In our efforts to reach out to this group, we decided to advertise Textual Health and chlamydia screening on the back of buses. Matt Gregory who works locally for the THT has also been going out into youth groups and schools giving out posters and credit-card-sized cards with the number on. We are even considering putting the scheme onto social networking sites.

We have had some fantastic graphics produced by the THT to make it attractive to young people.


Norcomm has been able to use freed-up resources – mainly from savings in the prescribing budget – to invest in the service.

Textual Health is costing around £80,000 for the 12-month pilot, including set-up and running costs.

The cost of the sexual health clinics is about £20,000 per clinic for one three-hour session each per week. This again includes set-up and running costs.

There are a number of benchmarks for THT staff to reach in terms of the number of young people they are in contact with at each tier of the service.

Brook will give a detailed breakdown of activity such as how many teenagers are being given which forms of contraception, but the key issue will hopefully be a reduction year on year of the teenage pregnancy rate.

Nuts and bolts

The scheme covers the Aspley, Bilborough, Basford and Bestwood wards of Nottingham City.

The text service is available round the clock. The text is sent by the teenager and goes to the THT information service. The young person gets an automatic response to acknowledge they have reached the Textual Health Service. If they have asked a question such as where to get emergency contraception they will either get a response from advisers at the main hub or, if they need something more local or specific, they will get a response from Matt Gregory, sexual health adviser at Textual Health. The next level is to offer them a face-to-face consultation, though often they prefer to remain anonymous and just interact by text.

One of the issues in persuading a hard-to-reach group such as teenagers to actively seek out and benefit from the best forms of healthcare is incentivising them. I was aware of some projects in Australia that pay people to have contraceptive implants. The ethics of paying people to receive treatment are complex so we didn't want to do that, but decided the best way to incentivise young people to access the service would be by offering top-up vouchers for their phones to help them to keep in contact.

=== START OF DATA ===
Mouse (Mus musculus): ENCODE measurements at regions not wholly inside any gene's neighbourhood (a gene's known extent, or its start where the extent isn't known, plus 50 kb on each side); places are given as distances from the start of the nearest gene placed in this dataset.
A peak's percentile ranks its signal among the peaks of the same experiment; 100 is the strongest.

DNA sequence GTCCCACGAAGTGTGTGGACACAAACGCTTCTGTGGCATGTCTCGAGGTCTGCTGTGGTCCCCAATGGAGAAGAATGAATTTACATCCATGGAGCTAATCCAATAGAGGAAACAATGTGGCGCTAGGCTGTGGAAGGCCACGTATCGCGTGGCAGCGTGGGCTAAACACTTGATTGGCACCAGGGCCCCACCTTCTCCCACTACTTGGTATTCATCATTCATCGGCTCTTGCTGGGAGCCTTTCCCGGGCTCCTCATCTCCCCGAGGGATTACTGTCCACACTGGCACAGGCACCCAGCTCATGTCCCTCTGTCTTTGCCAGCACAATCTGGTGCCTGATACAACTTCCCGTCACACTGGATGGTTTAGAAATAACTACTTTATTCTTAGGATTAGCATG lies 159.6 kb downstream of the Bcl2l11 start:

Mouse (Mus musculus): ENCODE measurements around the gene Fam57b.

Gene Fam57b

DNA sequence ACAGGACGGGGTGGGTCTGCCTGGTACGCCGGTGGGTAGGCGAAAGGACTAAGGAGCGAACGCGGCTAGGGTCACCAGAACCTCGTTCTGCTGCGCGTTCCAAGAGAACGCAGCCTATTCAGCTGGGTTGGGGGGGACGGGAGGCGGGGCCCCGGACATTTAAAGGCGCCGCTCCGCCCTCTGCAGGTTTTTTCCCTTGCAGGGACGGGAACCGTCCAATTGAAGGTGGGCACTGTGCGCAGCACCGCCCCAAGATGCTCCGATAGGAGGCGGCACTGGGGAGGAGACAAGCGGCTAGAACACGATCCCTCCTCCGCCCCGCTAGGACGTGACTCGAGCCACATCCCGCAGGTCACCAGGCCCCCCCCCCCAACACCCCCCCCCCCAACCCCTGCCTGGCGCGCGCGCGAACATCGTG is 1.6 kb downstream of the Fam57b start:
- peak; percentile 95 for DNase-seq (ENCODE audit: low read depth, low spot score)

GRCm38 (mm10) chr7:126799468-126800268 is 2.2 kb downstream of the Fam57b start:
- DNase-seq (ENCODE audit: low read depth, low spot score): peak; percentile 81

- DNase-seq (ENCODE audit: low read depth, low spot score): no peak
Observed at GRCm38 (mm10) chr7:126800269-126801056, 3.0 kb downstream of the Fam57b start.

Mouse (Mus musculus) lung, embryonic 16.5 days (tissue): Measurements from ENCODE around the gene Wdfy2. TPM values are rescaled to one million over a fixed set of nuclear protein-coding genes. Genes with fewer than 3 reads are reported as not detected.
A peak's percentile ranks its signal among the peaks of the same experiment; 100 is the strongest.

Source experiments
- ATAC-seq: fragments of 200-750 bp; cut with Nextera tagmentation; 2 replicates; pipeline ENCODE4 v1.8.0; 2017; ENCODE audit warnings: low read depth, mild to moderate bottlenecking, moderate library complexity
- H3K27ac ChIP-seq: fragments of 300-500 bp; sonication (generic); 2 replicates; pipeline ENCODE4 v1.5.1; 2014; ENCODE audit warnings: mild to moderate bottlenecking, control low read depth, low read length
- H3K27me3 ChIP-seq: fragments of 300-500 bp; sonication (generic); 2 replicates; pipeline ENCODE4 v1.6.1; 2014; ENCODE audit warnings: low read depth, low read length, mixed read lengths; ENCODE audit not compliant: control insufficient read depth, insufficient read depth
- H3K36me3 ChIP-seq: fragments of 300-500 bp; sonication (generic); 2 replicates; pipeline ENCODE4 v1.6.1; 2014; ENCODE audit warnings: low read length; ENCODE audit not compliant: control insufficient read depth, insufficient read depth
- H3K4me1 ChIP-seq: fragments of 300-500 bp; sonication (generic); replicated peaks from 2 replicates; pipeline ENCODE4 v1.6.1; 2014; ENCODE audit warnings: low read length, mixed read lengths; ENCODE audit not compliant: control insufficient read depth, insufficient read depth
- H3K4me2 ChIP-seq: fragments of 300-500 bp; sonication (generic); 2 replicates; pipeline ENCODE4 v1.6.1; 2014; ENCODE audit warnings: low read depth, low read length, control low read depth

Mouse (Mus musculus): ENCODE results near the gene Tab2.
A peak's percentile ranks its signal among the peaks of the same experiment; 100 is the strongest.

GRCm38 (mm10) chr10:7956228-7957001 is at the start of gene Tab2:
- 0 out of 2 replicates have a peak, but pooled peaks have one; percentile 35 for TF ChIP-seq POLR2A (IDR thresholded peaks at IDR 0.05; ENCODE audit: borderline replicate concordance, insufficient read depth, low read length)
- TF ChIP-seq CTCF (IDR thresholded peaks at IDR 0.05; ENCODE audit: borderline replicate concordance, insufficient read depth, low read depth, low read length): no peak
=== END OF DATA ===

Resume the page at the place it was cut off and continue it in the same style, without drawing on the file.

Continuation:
It makes sense that if teenagers need to keep in touch with healthcare they need the resources to do it, so by offering top-up vouchers we are giving them the means. At the moment they only get the top-up voucher if they have a face-to-face consultation but we are adapting the scheme as we go along and will take a flexible approach.


In the first three months of the service we averaged about 40 text contacts per month. Two months into the service, 17 young people had been referred to contraception services.

With respect to the young people's sexual health clinics we expect 26 contacts per month per clinic in the first six months, increasing to 34 contacts per month per clinic in the second six months.

The project didn't set out with a savings target, which would have been impossible to measure anyway given the number of other teenage pregnancy initiatives in Nottingham City. Its purpose is to evaluate whether text messaging is an effective way of providing sexual health advice. The Textual Health contract specifies 600 unique text contacts and 95 clients having used the face-to-face support service. However, about three months in it appears that what clients value the most about Textual Health is its anonymity which is at odds with the face-to-face support. We are therefore working with THT on alternative ways of using the face-to-face capacity.